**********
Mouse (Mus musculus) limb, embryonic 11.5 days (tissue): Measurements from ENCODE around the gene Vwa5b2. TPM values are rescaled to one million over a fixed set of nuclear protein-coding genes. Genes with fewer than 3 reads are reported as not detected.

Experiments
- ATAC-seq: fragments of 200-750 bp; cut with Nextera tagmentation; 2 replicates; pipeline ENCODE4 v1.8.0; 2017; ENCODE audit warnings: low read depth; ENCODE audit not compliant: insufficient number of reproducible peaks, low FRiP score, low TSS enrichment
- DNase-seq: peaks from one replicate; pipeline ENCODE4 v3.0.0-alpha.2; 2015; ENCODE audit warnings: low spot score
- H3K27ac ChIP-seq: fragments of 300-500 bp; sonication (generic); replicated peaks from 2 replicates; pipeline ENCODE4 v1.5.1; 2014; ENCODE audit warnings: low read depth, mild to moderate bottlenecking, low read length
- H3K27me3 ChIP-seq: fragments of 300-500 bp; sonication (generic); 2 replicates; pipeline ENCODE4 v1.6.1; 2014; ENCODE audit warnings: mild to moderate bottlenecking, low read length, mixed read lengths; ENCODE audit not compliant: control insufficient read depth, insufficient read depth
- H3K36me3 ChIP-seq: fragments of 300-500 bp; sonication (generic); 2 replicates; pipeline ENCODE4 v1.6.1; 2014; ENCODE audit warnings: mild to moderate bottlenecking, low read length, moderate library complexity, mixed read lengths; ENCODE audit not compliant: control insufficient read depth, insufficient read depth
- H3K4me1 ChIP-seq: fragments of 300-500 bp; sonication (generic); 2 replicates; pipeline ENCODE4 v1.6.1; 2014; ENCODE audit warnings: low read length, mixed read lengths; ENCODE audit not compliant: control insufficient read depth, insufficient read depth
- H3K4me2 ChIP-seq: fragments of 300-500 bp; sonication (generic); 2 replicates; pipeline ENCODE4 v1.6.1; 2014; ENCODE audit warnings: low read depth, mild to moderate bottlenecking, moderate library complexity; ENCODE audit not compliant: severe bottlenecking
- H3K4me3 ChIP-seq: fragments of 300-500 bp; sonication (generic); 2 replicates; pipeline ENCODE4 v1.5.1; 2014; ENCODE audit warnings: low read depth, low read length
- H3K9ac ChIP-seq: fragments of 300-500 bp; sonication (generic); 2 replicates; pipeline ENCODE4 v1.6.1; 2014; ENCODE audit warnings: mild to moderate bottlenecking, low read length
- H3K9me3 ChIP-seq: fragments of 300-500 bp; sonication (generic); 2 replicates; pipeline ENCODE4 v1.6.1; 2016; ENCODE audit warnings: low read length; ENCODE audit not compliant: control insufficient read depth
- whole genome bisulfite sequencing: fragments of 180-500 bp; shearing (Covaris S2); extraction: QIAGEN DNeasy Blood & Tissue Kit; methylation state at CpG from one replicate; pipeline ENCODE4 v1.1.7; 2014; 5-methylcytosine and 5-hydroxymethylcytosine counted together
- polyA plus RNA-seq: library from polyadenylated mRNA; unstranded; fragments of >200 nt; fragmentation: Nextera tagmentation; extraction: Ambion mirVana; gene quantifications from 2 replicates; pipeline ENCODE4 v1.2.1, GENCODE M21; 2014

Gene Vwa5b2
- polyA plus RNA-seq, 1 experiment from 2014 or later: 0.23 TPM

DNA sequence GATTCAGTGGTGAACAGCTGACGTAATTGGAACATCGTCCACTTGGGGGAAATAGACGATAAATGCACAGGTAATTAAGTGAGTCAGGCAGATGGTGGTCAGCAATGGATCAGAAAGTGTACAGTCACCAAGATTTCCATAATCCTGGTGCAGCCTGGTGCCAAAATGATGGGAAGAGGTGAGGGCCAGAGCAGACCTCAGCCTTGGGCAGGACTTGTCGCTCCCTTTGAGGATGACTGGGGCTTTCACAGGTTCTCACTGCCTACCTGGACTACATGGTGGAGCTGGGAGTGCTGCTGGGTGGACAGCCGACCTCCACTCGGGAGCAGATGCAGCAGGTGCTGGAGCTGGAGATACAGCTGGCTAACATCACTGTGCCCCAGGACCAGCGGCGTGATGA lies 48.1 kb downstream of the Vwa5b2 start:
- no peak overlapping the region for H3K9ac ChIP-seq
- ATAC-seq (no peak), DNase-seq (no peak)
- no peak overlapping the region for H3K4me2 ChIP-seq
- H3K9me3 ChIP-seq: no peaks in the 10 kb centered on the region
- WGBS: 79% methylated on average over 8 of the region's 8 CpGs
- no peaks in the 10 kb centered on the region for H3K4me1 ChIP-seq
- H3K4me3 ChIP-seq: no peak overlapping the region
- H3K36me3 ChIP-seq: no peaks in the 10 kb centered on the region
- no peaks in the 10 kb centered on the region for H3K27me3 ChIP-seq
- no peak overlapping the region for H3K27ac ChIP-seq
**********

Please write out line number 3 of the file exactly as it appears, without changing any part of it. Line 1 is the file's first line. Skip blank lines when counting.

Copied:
- ATAC-seq: fragments of 200-750 bp; cut with Nextera tagmentation; 2 replicates; pipeline ENCODE4 v1.8.0; 2017; ENCODE audit warnings: low read depth; ENCODE audit not compliant: insufficient number of reproducible peaks, low FRiP score, low TSS enrichment